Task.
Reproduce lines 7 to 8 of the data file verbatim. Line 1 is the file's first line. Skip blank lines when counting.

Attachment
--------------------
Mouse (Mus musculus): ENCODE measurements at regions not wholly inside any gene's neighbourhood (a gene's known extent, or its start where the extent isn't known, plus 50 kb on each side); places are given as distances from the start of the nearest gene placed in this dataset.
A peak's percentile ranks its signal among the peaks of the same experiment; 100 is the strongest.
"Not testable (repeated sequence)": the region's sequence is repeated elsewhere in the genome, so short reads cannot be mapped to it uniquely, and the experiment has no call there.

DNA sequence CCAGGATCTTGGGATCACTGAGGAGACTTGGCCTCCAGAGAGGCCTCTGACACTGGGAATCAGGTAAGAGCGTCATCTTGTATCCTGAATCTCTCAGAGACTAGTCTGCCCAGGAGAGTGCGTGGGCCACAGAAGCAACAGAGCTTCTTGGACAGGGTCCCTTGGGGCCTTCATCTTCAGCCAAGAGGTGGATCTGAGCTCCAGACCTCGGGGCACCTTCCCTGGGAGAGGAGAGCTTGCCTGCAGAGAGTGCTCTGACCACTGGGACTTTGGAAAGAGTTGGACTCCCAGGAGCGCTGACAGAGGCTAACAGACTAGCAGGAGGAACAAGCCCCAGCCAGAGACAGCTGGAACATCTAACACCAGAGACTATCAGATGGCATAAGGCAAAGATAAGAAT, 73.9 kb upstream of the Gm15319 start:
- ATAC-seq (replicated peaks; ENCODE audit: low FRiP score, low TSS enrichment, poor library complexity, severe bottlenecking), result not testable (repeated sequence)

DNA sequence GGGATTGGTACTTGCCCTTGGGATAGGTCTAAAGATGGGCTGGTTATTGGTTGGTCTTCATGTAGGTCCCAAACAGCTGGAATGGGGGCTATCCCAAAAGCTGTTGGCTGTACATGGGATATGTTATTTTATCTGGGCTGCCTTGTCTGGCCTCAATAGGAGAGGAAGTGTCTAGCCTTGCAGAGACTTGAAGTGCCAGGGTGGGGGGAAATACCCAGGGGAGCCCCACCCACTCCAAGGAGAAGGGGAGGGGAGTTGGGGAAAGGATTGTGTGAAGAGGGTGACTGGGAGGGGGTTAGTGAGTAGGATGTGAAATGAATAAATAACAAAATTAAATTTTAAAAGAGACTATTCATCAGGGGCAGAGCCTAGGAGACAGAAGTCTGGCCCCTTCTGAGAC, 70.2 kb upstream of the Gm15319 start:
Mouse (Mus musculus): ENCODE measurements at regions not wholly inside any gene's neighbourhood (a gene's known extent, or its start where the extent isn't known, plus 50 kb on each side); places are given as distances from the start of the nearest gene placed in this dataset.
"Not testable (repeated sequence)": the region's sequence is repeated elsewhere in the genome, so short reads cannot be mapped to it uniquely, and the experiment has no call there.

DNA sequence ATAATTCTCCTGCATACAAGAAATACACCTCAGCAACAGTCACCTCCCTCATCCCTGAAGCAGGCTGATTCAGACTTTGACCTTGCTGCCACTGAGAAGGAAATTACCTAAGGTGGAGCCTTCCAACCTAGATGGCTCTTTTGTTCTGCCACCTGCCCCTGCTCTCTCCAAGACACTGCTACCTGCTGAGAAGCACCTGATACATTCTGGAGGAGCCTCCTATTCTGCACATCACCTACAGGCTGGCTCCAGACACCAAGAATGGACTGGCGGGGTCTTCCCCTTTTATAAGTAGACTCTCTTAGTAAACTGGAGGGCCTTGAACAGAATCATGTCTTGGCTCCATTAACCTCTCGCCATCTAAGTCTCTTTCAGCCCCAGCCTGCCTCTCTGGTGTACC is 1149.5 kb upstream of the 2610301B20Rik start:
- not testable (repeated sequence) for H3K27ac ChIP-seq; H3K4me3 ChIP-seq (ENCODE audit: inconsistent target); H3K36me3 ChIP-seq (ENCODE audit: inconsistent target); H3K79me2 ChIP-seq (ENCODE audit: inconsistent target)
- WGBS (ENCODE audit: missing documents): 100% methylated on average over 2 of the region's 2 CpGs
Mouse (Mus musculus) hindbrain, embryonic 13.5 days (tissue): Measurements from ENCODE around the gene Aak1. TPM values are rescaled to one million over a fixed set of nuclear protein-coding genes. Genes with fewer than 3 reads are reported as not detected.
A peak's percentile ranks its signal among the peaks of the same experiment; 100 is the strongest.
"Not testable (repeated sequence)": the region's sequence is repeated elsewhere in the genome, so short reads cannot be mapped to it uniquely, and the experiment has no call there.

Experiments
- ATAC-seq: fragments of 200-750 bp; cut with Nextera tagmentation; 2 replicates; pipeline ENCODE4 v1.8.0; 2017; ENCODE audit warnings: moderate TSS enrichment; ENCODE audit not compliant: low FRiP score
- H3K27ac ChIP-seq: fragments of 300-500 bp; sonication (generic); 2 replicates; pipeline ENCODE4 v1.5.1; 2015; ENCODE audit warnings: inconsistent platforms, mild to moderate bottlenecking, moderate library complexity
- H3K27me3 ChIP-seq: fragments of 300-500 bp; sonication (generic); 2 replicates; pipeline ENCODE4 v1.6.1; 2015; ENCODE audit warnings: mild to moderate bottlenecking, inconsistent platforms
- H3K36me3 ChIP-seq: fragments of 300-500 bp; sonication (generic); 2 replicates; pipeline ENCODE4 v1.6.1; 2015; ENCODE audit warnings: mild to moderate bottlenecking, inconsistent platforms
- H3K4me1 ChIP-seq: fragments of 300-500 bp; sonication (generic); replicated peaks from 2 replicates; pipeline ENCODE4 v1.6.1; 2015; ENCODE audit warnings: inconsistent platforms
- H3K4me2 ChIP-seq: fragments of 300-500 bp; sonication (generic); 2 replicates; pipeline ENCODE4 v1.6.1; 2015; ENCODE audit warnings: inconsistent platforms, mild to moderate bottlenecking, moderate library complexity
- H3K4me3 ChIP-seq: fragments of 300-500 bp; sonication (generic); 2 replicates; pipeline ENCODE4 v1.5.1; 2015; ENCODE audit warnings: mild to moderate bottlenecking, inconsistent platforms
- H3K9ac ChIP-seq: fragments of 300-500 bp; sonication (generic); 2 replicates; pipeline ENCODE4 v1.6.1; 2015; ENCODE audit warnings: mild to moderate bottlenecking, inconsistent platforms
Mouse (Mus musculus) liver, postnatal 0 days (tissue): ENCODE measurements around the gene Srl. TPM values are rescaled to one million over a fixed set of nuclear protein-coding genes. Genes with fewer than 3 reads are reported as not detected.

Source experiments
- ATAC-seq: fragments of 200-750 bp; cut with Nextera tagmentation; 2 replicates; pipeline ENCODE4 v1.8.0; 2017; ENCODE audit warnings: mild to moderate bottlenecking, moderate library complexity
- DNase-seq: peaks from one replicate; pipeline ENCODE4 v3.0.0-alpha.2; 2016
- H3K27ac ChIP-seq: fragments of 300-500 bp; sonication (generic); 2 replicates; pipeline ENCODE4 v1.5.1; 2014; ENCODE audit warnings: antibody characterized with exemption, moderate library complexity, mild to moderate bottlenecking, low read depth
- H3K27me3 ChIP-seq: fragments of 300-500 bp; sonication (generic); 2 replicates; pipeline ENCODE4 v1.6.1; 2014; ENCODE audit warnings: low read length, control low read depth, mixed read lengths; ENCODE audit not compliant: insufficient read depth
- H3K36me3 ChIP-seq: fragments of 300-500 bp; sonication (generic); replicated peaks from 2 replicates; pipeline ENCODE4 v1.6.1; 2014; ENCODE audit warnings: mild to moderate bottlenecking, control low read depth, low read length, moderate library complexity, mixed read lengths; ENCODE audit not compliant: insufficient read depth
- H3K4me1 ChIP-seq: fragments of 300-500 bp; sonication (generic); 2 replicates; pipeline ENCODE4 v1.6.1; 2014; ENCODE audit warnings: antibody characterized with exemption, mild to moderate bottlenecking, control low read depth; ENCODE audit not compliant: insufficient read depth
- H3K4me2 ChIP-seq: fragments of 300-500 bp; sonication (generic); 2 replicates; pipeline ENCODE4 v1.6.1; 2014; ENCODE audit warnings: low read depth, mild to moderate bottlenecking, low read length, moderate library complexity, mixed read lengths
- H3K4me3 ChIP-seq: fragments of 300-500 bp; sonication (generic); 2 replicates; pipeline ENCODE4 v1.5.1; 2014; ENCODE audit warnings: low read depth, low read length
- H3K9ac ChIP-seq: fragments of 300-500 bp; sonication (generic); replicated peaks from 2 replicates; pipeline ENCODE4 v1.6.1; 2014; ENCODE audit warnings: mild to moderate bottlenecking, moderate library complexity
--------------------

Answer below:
Mouse (Mus musculus): ENCODE measurements at regions not wholly inside any gene's neighbourhood (a gene's known extent, or its start where the extent isn't known, plus 50 kb on each side); places are given as distances from the start of the nearest gene placed in this dataset.
"Not testable (repeated sequence)": the region's sequence is repeated elsewhere in the genome, so short reads cannot be mapped to it uniquely, and the experiment has no call there.